JCS is ‘ahead of the game’
Published 9:47 am Thursday, September 12, 2019
School district works with health department on ways to help students who experience trauma, neglect, abuse
In Jessamine County, one in four students reportedly experience adverse childhood experiences such as neglect, abuse and household dysfunction.
Luckily, Jessamine County Schools are on a mission to help with one committee asking for a new type of therapy – the JCS Care Cart.
“Starting three years ago, Jessamine County Schools began participating in trauma informed care training with school employees throughout Kentucky offered through the Project AWARE grant,” Amber Bruner, nationally certified school psychologist for JCS said. “The goal of the grant is to create Trauma Informed Care Schools throughout the state of Kentucky. The leadership in Jessamine County Schools supports this initiative whole heartedly and Jessamine County was ahead of the game.”
The grant, Bruner said, operates with the Kentucky Department of Education and the University of Kentucky Trauma Center for children.
“Through a grant, Jessamine County Schools developed a comprehensive support system two years ago to address the needs of students who have experiences some form of trauma in their lives,” JCS Supt. Matt Moore said. “The Care Cart will serve as another tool to address our students’ emotional needs, offering sensory and calming resources.”
With this initiative, JCS employees have received trauma awareness training for all school resource officers, administrators, bus drivers, food service workers, teachers, assistants and secretaries.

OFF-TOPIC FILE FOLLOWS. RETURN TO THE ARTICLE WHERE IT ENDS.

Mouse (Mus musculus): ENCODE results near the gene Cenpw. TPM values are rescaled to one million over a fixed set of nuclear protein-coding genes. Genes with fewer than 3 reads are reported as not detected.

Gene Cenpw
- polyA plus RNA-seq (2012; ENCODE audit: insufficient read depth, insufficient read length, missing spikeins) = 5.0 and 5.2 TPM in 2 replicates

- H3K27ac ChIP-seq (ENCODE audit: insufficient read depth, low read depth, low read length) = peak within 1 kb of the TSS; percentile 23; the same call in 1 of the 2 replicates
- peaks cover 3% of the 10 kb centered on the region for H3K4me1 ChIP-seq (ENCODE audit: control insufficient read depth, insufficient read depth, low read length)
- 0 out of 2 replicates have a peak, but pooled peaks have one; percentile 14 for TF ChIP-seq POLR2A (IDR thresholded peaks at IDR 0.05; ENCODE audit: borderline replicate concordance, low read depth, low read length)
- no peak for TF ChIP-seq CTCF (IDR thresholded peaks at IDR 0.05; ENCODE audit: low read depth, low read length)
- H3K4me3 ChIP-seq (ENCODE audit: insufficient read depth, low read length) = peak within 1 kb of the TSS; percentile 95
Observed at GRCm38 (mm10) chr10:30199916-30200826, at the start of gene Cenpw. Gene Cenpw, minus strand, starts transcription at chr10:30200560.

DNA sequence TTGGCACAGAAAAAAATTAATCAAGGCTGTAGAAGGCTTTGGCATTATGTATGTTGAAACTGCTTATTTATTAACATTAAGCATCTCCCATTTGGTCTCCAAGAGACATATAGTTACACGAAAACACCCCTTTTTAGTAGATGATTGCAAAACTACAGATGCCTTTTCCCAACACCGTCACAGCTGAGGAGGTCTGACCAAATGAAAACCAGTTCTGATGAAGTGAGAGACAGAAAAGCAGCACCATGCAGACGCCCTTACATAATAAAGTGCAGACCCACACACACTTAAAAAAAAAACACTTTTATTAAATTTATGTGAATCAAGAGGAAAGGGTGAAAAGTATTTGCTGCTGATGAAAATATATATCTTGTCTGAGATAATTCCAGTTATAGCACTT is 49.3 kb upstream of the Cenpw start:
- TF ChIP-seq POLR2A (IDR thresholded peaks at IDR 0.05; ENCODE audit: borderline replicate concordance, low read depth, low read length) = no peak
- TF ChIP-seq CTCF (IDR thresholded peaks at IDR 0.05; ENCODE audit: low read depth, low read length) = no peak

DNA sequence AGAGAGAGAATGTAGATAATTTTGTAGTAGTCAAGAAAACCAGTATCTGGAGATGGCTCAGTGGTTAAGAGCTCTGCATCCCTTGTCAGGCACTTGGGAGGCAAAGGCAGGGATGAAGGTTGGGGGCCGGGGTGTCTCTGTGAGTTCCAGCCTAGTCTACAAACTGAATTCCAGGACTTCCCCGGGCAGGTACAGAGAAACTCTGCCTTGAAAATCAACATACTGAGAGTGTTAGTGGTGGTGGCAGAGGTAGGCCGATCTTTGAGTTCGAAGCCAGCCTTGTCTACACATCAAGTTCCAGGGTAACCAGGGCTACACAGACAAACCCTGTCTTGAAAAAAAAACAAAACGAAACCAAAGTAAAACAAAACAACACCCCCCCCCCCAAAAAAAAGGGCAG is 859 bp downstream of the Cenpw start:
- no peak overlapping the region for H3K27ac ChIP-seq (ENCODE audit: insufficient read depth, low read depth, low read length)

“The county is committed to ensuring new employees in the district acquire this training as well,” Bruner said.
With household trauma, neglect and abuse impacting brain development, children who experience these issues have difficulty regulating their emotions or feeling safe, Bruner said. One way JCS is attempting to help local students is by providing ways for students to calm and regulate themselves when being faced with hard issues.
“We know that children will operate from the ‘fight, flight, freeze’ center of their brain versus having pathways to the thinking part of our brain which allows us to stop and think prior to making choices,” Bruner said. “Our goal in asking the ASAP committee for items for ‘care carts’ is to provide a calm down space in classrooms and schools where students can access tools like bubbles, theraputty, breathing exercises, fidgets and provide mindfulness activities to help their bodies calm.”
Bruner said the committee’s goal is to make these carts available in all schools.
“Jessamine County ASAP is delighted to partner with Jessamine County Schools on the development of the Care Cart in an attempt to assist students through a trauma informed care approach,” Jessamine County Health Department Director Randy Gooch said.
“It is our hope that items found on the Care Cart, will distract students from ruminating over stressful events that they may have witnessed or experienced. We are thankful our schools are working diligently to address ACEs (adverse childhood experiences) and developing a response to assist students who have been impacted by traumatic events.”
Depending on funding, the first school which would benefit first from the new JCS Care Cart would be the Jessamine Early Learning Village and elementary classrooms before moving the program through the middle and high schools in the county, after funding is approved.
“The use of a calm down space and sensory tools to regulate are highly effective and a recommended practice in trauma informed care schools,” Bruner said. “Several classrooms have started to implement calm down spaces in their classrooms; however, the goal is for every student to access these tools and materials.”
Bruner believes there is an opportunity for the entire county to benefit.
“Fortunately, we have amazing occupational therapists, school counselors, FRYSC, school psychologists, and behavior coaches who are educated and able to support the use of these tools to help our students learn to regulate their bodies and minds,” Bruner said.